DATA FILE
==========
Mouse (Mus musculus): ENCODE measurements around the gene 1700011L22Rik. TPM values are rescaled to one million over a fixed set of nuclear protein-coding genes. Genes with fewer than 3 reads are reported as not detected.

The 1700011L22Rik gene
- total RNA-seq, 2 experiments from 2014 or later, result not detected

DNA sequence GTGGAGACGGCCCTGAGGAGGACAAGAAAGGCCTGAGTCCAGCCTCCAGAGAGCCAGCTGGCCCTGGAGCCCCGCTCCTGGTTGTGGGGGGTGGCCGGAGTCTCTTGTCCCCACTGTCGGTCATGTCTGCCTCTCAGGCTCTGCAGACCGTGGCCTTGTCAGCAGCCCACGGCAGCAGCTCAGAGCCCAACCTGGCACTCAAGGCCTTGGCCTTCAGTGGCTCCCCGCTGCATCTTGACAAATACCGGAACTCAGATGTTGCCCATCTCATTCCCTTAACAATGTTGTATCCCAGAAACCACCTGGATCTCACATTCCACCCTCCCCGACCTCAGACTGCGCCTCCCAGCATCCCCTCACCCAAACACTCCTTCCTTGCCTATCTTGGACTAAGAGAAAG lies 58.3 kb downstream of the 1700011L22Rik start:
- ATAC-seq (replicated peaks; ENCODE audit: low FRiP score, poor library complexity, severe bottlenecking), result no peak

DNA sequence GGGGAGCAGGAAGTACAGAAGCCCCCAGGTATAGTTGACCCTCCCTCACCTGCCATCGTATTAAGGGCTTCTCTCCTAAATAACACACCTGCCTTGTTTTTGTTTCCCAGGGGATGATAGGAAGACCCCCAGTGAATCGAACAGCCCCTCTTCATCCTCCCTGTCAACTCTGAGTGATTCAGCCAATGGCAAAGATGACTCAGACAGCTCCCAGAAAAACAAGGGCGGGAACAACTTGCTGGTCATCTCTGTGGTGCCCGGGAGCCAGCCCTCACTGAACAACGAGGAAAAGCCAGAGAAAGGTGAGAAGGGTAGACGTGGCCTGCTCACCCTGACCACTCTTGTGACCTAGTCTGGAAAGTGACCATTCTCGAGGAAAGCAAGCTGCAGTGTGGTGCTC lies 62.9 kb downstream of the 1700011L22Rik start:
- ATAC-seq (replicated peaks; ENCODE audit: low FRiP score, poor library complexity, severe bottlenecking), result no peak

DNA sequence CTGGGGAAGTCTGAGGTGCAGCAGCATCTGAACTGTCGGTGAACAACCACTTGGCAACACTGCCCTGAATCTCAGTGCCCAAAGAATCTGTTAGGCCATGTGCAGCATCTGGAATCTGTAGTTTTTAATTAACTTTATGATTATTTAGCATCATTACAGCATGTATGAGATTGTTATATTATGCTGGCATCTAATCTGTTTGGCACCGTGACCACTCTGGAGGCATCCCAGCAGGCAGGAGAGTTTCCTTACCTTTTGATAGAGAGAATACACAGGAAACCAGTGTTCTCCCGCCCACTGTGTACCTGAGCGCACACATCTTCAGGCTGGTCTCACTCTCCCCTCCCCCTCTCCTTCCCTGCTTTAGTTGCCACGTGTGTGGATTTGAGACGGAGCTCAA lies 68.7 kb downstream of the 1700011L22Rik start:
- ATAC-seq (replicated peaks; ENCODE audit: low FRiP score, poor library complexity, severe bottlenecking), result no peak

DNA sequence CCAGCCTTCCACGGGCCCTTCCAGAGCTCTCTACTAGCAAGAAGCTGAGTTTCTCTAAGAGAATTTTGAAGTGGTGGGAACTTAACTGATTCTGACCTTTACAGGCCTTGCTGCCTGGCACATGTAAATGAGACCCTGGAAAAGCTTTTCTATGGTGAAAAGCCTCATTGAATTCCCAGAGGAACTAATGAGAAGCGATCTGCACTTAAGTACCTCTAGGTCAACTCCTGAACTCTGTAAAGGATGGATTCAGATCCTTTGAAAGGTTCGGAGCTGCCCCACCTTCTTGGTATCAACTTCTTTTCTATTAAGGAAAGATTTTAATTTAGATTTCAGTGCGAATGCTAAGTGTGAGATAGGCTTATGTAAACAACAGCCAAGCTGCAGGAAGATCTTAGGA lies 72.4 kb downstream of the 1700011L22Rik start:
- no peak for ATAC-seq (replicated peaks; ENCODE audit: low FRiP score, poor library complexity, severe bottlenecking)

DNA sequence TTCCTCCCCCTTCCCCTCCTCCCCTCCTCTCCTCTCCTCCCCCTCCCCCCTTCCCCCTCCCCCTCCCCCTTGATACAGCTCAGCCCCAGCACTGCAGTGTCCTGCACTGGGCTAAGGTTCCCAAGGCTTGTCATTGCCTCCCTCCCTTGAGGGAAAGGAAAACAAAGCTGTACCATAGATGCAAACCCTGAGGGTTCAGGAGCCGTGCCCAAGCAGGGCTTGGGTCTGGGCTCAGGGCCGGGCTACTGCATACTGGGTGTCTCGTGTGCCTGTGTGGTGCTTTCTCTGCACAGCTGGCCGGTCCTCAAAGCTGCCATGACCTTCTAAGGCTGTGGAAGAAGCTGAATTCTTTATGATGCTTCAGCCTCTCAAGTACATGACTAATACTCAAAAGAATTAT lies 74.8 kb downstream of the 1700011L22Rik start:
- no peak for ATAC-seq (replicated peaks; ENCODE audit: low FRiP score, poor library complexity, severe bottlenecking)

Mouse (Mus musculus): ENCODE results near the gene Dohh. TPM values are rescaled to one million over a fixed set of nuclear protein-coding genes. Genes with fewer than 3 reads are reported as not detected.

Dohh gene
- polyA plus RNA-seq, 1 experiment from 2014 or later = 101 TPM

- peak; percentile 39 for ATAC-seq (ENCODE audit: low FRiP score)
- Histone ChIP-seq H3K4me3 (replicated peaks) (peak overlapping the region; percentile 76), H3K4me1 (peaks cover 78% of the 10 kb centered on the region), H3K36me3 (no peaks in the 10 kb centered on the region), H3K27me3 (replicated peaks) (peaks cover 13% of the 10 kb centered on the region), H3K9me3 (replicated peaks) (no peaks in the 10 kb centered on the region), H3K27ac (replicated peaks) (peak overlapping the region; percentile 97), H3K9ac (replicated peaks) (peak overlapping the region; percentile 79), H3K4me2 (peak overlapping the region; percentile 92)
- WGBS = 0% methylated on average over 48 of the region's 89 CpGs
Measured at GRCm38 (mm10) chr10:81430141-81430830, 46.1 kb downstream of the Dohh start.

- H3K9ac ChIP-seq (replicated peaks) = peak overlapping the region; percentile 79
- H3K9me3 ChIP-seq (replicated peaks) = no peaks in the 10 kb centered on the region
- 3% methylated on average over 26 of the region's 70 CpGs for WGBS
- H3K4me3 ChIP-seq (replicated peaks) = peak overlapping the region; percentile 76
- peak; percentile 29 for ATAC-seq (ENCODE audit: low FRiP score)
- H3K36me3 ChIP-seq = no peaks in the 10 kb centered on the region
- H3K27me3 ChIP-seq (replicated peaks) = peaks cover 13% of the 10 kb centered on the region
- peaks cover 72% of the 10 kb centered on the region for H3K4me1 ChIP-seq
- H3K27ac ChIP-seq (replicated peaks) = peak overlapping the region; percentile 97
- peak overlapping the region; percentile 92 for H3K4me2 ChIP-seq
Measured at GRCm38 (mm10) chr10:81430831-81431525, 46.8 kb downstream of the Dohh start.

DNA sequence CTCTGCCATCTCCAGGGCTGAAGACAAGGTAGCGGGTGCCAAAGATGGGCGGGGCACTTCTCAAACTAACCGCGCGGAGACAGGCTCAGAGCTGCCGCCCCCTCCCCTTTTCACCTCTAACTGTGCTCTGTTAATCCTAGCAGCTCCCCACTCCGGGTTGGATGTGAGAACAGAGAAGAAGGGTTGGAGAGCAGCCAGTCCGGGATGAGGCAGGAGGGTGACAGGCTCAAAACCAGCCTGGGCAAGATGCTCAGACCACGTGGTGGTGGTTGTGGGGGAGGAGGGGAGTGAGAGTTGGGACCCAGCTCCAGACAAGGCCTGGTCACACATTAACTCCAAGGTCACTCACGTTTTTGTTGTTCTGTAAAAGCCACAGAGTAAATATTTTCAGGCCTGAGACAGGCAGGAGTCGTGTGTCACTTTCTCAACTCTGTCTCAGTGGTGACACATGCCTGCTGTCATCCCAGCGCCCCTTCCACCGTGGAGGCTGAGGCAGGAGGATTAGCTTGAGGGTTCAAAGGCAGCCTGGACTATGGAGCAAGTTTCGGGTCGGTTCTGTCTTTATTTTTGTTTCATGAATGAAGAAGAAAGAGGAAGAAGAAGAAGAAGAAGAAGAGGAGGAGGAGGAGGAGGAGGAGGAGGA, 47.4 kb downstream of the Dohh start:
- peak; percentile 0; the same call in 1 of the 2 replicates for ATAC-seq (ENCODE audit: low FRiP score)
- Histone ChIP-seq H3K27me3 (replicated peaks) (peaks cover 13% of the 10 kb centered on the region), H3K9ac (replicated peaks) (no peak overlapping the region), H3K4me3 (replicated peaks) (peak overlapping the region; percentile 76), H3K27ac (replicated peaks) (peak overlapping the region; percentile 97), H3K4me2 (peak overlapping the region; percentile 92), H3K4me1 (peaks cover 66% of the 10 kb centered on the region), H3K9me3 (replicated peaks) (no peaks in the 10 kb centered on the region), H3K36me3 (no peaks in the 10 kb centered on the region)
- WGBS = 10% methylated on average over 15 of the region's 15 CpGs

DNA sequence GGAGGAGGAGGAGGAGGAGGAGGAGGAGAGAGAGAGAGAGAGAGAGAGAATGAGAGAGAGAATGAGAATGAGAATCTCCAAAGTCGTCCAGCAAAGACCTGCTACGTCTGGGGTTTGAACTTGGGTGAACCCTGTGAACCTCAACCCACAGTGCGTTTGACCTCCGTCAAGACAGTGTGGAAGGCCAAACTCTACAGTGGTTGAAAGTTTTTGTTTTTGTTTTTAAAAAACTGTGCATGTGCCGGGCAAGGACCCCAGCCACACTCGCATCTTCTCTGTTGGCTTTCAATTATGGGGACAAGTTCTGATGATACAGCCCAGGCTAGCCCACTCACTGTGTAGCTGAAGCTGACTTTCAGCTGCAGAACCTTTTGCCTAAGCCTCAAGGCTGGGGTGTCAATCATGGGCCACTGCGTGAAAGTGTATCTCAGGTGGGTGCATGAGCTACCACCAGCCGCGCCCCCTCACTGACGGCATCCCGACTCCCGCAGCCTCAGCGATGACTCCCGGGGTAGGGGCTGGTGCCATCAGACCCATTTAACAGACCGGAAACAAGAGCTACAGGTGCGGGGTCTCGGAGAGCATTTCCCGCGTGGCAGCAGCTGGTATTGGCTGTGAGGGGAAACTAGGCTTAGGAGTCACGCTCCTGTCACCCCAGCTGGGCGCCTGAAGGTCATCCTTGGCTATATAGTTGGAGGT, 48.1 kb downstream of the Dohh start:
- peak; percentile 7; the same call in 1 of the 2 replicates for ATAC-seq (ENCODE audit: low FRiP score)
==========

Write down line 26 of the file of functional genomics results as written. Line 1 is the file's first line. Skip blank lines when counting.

- H3K36me3 ChIP-seq = no peaks in the 10 kb centered on the region